The chairman of Qingdao Port International, Zheng Minghui, has said in a statement that lower rates of growth are “the new normal” for the Chinese container terminal industry.
He said that the era of rapid growth has gone and been replaced by “medium-to high or even medium” growth. Put differently, he said, growth has gone from double digits to single digits, due to the slowdown in China’s import and export growth.
Growth at the main Chinese coastal ports has fallen from 11.3% in 2011 to 5.6% in 2014, according to the Ministry of Transport.
Added to this, China’s exports fell by 15% in March 2015, while imports fell at their fastest rate since the 2009 crisis.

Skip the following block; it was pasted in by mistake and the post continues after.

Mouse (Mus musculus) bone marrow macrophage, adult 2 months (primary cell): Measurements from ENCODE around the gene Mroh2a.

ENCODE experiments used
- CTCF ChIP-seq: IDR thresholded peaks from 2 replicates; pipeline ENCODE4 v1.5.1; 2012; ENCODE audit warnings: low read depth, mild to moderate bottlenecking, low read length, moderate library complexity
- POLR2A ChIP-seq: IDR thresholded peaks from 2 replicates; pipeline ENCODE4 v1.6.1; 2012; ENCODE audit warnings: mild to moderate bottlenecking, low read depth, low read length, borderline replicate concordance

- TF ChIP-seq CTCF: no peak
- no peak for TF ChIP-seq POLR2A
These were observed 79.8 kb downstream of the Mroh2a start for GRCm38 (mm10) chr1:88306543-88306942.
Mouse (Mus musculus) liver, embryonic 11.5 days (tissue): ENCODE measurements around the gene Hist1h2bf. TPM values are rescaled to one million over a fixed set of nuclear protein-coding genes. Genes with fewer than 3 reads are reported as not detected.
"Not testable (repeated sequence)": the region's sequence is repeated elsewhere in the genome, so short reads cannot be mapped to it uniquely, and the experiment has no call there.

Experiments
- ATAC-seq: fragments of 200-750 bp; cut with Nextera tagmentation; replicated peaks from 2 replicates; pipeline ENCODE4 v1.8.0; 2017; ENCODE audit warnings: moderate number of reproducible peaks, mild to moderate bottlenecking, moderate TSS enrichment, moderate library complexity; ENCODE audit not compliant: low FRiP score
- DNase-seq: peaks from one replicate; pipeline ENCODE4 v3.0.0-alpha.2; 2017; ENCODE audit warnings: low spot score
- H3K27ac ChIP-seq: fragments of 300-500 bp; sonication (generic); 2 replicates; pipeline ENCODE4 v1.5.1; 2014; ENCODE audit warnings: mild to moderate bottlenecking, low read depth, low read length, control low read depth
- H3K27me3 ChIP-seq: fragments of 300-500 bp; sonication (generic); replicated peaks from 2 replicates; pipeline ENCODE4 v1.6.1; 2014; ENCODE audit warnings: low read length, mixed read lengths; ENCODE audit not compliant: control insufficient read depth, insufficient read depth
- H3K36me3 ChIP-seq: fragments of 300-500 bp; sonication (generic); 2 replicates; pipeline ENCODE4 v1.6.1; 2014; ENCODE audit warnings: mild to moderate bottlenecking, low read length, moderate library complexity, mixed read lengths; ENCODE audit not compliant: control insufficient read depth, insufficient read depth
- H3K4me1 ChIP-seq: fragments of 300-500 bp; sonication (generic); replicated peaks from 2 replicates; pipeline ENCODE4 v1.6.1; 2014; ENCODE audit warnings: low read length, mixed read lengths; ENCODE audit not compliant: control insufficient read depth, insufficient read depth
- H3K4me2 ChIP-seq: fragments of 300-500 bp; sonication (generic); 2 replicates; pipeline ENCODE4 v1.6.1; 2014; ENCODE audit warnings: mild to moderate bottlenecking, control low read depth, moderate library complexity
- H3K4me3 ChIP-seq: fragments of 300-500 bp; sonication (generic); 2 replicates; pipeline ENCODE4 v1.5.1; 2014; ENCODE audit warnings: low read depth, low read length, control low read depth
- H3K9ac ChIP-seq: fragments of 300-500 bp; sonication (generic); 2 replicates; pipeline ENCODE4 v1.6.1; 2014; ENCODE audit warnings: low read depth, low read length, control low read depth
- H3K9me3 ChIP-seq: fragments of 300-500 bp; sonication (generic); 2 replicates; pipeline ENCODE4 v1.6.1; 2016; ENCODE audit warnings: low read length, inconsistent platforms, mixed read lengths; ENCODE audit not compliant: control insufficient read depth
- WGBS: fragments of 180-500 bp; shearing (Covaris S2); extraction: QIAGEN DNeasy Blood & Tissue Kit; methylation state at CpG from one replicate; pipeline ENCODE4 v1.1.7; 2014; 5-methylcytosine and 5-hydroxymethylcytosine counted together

Qingdao’s throughput growth in 2014 was 7%. This follows increases of 7% in 2013 and 11% in 2012.
Minghui said the company had tried to transform from a traditional port to a modern logistics service and was well-positioned to benefit from the ‘New Silk Road’, connecting China with Central Asia and Europe.
He continued to say that the China-South Korea Free Trade Agreement will help Qingdao, as it is “the best sea route for cargoes from inland China to be exported to South Korea”.
In 2015, the port will continue to position itself as a hub facing Japan and South Korea but also attempt to expand to South-East Asia.
In 2013, Qingdao was the 7th biggest port in the world and the biggest in Northern China, according to CM’s World Top 120 Container Ports.
The company increased its profit, before income tax, by 4% year-on-year in 2014.